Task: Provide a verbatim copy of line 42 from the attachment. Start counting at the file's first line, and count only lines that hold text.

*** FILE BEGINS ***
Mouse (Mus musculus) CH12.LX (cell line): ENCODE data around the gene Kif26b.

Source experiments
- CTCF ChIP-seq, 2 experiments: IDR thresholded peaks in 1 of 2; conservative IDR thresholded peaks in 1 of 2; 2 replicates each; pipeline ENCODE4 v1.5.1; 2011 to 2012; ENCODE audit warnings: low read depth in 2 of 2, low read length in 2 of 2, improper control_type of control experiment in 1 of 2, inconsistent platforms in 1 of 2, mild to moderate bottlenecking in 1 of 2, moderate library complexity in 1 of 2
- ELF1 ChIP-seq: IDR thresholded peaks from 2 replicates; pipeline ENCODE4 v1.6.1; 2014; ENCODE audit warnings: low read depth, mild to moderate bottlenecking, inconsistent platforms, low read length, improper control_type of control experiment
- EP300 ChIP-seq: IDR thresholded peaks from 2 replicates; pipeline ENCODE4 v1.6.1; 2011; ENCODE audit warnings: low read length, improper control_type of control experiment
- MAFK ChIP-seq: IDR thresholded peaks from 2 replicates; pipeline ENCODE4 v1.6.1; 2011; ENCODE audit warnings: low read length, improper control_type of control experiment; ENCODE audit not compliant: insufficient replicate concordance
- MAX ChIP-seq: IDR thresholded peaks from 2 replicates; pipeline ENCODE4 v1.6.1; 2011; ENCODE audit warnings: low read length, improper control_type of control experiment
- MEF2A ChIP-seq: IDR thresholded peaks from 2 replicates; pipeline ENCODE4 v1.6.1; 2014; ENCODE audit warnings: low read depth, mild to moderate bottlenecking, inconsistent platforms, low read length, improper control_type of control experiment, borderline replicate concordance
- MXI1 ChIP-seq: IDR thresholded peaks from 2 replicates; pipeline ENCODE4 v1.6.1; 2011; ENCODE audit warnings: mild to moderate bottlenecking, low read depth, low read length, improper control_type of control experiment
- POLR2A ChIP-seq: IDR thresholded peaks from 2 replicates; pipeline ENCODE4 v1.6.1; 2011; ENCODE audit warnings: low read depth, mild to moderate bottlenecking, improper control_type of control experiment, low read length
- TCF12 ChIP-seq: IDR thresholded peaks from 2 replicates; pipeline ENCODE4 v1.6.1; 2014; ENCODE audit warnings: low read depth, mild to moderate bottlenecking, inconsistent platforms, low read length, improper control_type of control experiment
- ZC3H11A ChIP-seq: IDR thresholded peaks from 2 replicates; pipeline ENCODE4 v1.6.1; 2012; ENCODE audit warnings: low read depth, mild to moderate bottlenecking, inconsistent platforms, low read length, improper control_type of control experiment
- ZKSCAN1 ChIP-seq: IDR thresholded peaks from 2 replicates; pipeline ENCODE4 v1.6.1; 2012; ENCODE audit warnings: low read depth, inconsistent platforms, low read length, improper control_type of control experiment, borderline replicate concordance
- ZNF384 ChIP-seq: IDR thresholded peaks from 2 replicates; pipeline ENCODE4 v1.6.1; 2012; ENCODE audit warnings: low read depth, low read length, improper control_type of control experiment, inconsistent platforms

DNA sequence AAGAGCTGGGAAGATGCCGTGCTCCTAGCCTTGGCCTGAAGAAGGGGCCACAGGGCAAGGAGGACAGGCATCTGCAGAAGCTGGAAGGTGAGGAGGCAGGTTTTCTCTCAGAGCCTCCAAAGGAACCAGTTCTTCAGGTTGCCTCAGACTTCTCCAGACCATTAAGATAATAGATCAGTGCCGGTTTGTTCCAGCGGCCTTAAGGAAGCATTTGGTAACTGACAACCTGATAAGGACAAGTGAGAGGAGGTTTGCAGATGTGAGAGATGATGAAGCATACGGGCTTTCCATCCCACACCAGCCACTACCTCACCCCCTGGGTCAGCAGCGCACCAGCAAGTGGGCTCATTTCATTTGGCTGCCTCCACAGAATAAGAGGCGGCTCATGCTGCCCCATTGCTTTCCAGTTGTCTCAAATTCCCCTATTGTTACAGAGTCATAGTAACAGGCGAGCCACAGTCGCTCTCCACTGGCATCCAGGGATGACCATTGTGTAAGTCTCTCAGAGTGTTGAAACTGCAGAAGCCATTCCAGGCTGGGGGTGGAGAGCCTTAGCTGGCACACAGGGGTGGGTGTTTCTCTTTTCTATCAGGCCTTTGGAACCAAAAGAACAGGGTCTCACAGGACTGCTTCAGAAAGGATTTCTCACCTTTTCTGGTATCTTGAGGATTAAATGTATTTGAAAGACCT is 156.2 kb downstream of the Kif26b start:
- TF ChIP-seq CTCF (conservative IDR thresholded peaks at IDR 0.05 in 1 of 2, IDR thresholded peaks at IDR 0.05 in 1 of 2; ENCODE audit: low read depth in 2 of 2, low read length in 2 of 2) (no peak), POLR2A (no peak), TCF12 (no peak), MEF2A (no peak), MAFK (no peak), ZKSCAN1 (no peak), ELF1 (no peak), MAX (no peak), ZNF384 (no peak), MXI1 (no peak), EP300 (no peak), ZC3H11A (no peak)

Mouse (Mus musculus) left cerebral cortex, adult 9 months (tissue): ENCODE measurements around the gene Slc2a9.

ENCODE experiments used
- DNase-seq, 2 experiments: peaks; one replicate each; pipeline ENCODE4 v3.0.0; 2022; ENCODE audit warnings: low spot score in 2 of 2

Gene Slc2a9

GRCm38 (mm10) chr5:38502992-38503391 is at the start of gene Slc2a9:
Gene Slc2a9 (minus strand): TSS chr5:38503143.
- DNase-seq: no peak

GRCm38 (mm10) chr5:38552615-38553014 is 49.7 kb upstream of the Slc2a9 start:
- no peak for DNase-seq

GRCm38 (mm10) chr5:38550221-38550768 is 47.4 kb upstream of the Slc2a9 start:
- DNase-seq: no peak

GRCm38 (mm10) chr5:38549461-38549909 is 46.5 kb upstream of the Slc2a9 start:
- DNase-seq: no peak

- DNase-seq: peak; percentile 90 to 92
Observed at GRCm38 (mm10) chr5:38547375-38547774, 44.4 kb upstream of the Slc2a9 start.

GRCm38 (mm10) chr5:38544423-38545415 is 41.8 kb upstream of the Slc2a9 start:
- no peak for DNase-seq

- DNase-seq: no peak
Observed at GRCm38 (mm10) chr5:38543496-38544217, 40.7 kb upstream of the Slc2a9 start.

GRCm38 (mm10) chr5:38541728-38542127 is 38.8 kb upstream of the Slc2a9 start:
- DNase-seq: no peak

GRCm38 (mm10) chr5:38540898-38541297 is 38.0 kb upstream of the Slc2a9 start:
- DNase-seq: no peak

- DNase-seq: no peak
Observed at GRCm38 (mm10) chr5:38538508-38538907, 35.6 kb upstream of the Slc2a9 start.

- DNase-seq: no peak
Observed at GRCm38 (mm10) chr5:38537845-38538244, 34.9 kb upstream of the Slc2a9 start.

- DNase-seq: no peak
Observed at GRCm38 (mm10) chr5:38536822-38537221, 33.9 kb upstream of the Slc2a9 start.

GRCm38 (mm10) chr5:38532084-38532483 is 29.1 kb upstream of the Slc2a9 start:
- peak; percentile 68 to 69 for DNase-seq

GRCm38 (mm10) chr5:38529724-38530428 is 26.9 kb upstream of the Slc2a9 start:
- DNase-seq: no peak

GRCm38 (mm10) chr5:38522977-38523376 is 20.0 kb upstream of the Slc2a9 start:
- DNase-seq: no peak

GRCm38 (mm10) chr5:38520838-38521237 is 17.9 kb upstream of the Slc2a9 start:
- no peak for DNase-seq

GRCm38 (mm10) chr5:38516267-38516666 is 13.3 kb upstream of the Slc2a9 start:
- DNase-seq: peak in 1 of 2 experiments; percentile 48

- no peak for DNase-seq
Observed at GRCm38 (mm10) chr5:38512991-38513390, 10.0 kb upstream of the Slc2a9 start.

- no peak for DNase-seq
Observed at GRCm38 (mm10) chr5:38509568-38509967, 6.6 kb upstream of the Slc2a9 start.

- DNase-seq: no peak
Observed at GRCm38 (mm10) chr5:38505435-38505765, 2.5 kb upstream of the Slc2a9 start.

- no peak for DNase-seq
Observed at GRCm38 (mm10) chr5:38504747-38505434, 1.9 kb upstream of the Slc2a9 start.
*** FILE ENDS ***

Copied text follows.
- DNase-seq: no peak